Hardwood lumber boards bleached to lighten their color

Mixed Mediums: Wood x Bleach

With interior design trends like Scandinavian design and its overwhelming presence of “blond” wood, people are looking for ways to revamp and restyle their furniture. That is where wood bleaching comes into play; while stains add color to wood, whether it be more color or a different shade completely, bleach can strip the wood of its natural color.

Wood bleaching has its advantages for both new projects and refinishing furniture, making it a great way to save old pieces that are no longer in style from ending up in the landfill. Not only can it transform woods overall color, but it can counteract darkening effects of age and weather and remove previous wood stains and finishes completely. Another great advantage of wood bleaching is that when working with multiple wood types, bleaching the wood will allow for a more cohesive final appearance.


There are 3 main types of wood bleaching, each with a specific application: 

Chlorine/Common Laundry Bleach

Chlorine has the ability to remove stain or dye color, but is unlikely to alter your woods natural color.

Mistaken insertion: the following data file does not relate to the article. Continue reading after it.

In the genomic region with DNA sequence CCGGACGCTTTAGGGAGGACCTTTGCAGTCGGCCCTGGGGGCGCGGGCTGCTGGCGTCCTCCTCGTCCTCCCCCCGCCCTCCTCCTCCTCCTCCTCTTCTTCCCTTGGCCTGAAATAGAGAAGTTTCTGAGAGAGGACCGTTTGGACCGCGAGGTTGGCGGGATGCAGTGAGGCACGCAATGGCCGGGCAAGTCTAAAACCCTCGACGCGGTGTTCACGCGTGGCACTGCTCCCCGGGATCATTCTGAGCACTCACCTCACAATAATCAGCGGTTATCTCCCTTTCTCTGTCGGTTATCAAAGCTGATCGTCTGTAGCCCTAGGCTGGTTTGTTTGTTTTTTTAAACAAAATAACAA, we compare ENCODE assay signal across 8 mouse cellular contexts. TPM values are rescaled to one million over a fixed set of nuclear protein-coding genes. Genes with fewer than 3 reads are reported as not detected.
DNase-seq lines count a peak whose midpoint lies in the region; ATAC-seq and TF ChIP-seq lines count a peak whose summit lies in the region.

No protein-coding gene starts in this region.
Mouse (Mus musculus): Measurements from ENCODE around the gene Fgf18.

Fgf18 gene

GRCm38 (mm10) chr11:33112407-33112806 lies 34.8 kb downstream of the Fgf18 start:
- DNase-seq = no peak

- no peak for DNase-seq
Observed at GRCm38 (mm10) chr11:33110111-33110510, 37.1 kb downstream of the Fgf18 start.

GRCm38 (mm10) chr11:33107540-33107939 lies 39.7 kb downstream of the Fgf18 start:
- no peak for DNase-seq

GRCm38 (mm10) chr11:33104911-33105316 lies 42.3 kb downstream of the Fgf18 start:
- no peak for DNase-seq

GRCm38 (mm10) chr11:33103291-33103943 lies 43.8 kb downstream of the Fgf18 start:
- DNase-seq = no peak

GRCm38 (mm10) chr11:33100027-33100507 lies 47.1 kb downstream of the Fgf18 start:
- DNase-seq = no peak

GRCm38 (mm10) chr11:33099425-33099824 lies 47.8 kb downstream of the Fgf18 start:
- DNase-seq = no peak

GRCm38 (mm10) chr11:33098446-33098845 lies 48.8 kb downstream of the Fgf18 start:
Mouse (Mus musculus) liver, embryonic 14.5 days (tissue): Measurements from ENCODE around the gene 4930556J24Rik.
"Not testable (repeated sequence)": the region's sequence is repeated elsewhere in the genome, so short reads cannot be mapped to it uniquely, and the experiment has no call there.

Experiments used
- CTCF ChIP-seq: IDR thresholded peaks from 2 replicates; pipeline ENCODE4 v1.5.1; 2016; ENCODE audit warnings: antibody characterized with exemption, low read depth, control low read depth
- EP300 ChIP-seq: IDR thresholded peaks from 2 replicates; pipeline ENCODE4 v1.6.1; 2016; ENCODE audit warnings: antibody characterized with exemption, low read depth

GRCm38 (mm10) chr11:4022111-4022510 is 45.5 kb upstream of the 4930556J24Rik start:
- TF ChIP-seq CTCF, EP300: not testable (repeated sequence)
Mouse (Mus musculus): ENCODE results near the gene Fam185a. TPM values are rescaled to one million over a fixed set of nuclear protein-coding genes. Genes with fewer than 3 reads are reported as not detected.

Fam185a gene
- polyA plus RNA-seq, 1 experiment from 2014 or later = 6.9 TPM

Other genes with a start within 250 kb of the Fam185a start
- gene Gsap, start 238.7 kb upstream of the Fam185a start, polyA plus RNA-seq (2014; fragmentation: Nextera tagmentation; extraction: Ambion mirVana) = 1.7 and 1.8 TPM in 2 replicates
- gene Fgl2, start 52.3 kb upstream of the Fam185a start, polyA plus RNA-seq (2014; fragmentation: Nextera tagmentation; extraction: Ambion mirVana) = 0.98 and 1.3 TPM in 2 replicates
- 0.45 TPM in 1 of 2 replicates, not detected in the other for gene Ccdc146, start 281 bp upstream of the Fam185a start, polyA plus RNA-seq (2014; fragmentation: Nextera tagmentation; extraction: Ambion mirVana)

A/B Peroxide-based Bleach

These “two part” bleaches are comprised of sodium hydroxide (lye) and hydrogen peroxide. This strong solution can easily alter woods natural color, be used for whitewashing and fading wood. 

Oxalic Acid

Oxalic Acid is effective at removing and lightening water, rust and teak stains. While it can be used to lighten the graying of weather exposed wood, it does not alter the color as effectively as A/B peroxide based bleach. 

While wood bleaching can be a great new technique to introduce to your woodshop, there are some considerations that must be accounted for. Bleach must be used with caution and care-it is a toxic substance that can do more damage than just stripping color from your favorite workshop denim! When using bleach on wood, be sure to wear a face mask with proper filters in a ventilated area so you are not inhaling the fumes. Fumes can be emitted from each bleach type, but the inhalation of chlorine and oxalic acid should be avoided at all costs. Gloves and eye goggles should be worn for further protection and long sleeves and full-length pants can help to minimize skin exposure. After the bleach has been applied, be sure to rinse the wood. Following A/B peroxide-based bleach, wood should be rinsed with vinegar to neutralize it. 

What are your thoughts on wood bleaching? Will you be incorporating this technique in your woodwork shop?

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